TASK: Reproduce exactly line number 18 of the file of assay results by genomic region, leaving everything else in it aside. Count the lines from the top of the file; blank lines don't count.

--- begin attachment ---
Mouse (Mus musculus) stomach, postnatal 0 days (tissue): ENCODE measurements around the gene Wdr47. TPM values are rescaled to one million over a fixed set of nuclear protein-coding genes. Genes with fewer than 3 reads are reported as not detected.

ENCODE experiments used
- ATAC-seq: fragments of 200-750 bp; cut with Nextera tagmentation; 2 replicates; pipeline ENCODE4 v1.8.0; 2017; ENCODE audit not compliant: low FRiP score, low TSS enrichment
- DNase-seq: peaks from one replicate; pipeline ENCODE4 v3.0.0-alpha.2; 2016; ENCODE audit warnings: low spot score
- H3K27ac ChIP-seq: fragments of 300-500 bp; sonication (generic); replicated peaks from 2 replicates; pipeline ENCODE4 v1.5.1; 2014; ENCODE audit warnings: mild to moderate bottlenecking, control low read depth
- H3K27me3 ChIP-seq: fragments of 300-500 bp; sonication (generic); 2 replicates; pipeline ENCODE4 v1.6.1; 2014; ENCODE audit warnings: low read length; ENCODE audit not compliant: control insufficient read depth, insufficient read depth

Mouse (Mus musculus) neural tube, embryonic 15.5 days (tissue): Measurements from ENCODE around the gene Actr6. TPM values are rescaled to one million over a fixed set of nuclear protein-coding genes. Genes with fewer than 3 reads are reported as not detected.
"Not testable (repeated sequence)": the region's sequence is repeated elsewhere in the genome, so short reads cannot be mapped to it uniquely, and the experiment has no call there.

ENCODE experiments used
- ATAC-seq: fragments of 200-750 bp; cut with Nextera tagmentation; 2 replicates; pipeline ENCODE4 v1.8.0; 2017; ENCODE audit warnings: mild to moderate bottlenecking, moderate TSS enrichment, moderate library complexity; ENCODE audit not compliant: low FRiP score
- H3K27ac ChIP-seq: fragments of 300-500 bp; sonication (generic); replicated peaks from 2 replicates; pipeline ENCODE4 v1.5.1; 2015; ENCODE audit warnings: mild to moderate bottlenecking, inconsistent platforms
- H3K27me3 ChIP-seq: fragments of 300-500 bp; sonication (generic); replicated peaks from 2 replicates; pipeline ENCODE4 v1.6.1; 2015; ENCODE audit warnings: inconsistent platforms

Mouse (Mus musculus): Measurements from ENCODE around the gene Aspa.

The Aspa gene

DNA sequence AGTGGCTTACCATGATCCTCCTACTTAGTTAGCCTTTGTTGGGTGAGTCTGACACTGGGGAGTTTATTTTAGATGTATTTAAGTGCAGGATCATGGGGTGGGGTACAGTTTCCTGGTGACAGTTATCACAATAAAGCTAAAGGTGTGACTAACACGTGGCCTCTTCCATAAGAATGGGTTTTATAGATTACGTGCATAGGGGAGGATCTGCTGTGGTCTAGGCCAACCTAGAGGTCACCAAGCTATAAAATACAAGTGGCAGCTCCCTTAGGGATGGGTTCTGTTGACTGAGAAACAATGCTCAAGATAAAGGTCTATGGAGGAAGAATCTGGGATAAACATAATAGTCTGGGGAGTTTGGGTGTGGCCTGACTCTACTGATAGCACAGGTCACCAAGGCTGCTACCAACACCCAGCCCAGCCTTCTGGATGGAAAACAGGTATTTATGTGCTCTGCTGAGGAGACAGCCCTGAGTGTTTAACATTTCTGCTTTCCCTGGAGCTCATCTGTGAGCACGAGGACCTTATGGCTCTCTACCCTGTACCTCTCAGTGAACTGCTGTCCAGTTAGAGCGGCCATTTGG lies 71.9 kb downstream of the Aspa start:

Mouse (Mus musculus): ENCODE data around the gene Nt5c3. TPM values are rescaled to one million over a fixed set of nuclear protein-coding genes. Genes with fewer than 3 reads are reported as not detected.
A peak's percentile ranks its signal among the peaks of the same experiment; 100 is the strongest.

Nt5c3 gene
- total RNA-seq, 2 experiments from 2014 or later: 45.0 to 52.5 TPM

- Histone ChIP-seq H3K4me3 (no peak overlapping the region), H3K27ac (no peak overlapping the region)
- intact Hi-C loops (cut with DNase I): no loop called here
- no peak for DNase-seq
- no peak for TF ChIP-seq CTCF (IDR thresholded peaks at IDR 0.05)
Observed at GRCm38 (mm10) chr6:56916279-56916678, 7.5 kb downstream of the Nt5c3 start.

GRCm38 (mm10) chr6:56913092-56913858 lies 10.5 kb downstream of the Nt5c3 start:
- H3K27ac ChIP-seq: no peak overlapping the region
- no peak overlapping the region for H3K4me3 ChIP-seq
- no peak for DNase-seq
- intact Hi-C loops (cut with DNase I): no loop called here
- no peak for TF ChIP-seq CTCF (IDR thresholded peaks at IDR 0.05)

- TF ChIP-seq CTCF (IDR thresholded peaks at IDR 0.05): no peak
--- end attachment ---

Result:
Nt5c3 gene